The Horse and His Boy

From Citizendium, the Citizens' Compendium
Jump to: navigation, search
This article is developing and not approved.
Main Article
Talk
Related Articles  [?]
Bibliography  [?]
External Links  [?]
Citable Version  [?]
 
This editable Main Article is under development and not meant to be cited; by editing it you can help to improve it towards a future approved, citable version. These unapproved articles are subject to a disclaimer.

The Horse and His Boy is the second book in C.S. Lewis's children's fantasy series The Chronicles of Narnia. It is probably the most controversial of the stories, as it has generated allegations of racism and sexism.

The Horse and His Boy was first published in 1954 and has remained in publication ever since. It has had renewed popularity due to the film series of The Chronicles of Narnia. The book contains drawings based on original illustrations by Pauline Baynes and was dedicated to David and Douglas Gresham, Lewis's stepsons.

The storyline

The books title gives a clue as to the twist that is to come: instead of being as 'the boy and his horse, as is usual, it is the boy who is spoken of using the possesive case.

The Horse and His Boy opens in a fisherman's shack in Calormen, a country far to the south of Narnia. A visiting noble warrior seeks to buy Shasta, the fisherman's son, and during the course of the ensuing haggling, Shasta first discovers that he is not the fisherman's biological son. Shasta has apparently never noticed that he is a different colour from his father and their neighbours, and it is descriptions of this difference, and what critics feel is the implicit attribution of superiority to people with "fair" ('light', also a synonym for 'beautiful') skin colouring, and the descriptions of the Calormens as cruel dark-skinned people, that has drawn the accusations of racism.

Shasta's next surprise is finding out that the warrior's steed can talk. The horse tells Shasta that he is from the northern kingdom of Narnia, and he suspects that Shasta is, too. Upon being told that he would be better off dead than a slave in the nobleman's household Shasta agrees to escape with the Horse, called Bree, and attempt to reach the northern kingdoms.

The story continues with their travels through Calormen, where they join forces with a young noblewoman and her Mare, another talking horse from Narnia, who are also making their way north. The girl, Aravis, is a Calormene, but is evading a forced arranged marriage; she was planning suicide but her Mare, Hwin, intervenes and persuades her to try to escape to the 'free land of Narnia' instead.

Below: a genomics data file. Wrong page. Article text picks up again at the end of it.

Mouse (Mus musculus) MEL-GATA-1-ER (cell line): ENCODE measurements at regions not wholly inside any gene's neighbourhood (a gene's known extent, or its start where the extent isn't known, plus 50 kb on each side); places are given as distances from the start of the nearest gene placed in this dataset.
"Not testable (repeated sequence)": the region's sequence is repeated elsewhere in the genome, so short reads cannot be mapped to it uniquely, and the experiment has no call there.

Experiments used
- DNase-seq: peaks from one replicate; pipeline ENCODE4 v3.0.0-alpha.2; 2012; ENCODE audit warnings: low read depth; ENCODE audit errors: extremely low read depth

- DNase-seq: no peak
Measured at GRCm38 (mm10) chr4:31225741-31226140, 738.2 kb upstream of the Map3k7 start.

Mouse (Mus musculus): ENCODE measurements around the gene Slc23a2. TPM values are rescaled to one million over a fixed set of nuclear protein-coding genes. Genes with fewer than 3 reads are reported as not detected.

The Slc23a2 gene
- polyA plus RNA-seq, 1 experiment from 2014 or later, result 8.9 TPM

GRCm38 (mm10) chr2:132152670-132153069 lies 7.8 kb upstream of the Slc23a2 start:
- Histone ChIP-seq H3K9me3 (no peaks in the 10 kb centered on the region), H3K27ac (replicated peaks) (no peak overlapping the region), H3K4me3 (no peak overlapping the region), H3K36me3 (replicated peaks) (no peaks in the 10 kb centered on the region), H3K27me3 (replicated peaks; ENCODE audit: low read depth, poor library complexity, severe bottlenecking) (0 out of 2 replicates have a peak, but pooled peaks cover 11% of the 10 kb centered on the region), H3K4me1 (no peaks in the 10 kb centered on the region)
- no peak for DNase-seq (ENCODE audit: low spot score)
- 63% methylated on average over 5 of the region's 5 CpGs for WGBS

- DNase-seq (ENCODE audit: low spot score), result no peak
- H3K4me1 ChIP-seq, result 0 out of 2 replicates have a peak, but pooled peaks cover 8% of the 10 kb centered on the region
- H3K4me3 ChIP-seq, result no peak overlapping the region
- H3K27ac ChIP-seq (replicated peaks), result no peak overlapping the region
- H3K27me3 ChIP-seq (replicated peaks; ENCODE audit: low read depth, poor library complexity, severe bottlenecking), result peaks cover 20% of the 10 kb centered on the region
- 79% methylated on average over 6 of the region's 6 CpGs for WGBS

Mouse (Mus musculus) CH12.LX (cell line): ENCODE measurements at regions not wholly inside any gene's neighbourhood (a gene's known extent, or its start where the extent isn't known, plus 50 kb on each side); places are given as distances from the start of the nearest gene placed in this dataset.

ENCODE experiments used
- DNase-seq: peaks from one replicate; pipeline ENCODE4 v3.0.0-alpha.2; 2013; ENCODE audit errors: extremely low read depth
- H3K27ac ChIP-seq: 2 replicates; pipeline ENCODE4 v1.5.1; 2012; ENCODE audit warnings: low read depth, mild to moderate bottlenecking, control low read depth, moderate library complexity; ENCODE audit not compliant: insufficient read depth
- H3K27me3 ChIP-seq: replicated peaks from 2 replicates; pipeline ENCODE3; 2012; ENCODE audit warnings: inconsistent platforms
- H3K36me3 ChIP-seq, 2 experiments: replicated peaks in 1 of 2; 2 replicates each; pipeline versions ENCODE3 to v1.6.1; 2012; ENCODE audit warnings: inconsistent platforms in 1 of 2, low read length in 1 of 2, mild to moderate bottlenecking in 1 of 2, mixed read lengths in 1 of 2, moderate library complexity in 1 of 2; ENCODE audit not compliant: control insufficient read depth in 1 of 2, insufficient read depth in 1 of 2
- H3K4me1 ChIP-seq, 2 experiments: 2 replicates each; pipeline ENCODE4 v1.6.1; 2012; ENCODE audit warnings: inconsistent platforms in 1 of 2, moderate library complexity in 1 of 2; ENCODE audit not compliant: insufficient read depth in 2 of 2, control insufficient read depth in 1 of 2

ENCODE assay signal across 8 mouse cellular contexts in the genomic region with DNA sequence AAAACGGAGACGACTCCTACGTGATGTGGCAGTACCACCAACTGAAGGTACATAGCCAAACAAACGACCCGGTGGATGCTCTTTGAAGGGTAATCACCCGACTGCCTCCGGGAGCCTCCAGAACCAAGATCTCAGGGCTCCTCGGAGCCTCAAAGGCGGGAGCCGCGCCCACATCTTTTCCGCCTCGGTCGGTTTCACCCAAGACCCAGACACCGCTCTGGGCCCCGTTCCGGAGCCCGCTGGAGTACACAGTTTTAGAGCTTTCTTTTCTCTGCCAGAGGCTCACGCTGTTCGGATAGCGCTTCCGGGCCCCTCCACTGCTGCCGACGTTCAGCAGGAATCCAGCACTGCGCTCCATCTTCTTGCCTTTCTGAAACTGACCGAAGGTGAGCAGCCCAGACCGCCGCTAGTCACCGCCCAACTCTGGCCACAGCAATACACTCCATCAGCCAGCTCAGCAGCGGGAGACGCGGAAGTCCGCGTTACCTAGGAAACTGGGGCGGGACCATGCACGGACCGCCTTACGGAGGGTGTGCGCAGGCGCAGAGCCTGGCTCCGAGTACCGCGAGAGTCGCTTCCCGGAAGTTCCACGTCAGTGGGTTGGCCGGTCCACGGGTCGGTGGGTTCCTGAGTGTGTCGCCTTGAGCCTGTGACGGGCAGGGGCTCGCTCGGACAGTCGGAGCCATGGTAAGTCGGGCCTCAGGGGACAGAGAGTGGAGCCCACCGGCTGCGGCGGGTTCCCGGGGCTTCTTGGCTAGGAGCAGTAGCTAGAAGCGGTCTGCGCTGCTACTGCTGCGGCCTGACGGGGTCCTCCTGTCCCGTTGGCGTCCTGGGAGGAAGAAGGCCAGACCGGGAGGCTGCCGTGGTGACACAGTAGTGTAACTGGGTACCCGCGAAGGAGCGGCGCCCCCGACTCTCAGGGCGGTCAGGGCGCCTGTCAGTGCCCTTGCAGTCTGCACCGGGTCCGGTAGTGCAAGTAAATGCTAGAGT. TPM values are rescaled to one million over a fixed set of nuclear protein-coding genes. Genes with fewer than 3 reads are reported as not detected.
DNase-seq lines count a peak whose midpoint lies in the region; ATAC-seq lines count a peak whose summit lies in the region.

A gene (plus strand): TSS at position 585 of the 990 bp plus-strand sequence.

The friends are accidentally separated while making their way through the capital city. Aravis ends up overhearing a plot by Prince Rabadash to invade Archenland undeclared, and conquer both it and Narnia; Shasta gets mistaken for truant Prince Corin of Archenland, for whom he is a dead ringer. The fugitives are eventually reunited, but Aravis is wounded and Shasta has to make his way alone into Archenland, to warn the king of the impending invasion....

Of course we could tell you the rest of the story, but read the book, it's much better.

Allegations of racist elements

The character of Aravis goes a long way towards debunking the idea of racism. She is indisputably a Calormene, and is given all the most noble of attributes, including grace, intelligence and discretion. Lewis does not tell us explicitly if she is attractive or not, but, he says she was 'as true as steel'. Interestingly, none of the Archenlanders or Narnians make any comment on her colour at all, it is a non-issue in the book and she is accepted instantly by all on the basis of her character. In addition, Calormen itself is described as an advanced civilisation.

As regards sexism, Narnian Queen Susan and the Calormene Lasaraleen are portrayed as having stereotypically feminine vanity and silliness, but Queen Lucy, Hwin and Aravis are described in much more gender-neutral terms, and, says Prince Corin 'Lucy's as good as a man, or at least as good as a boy'.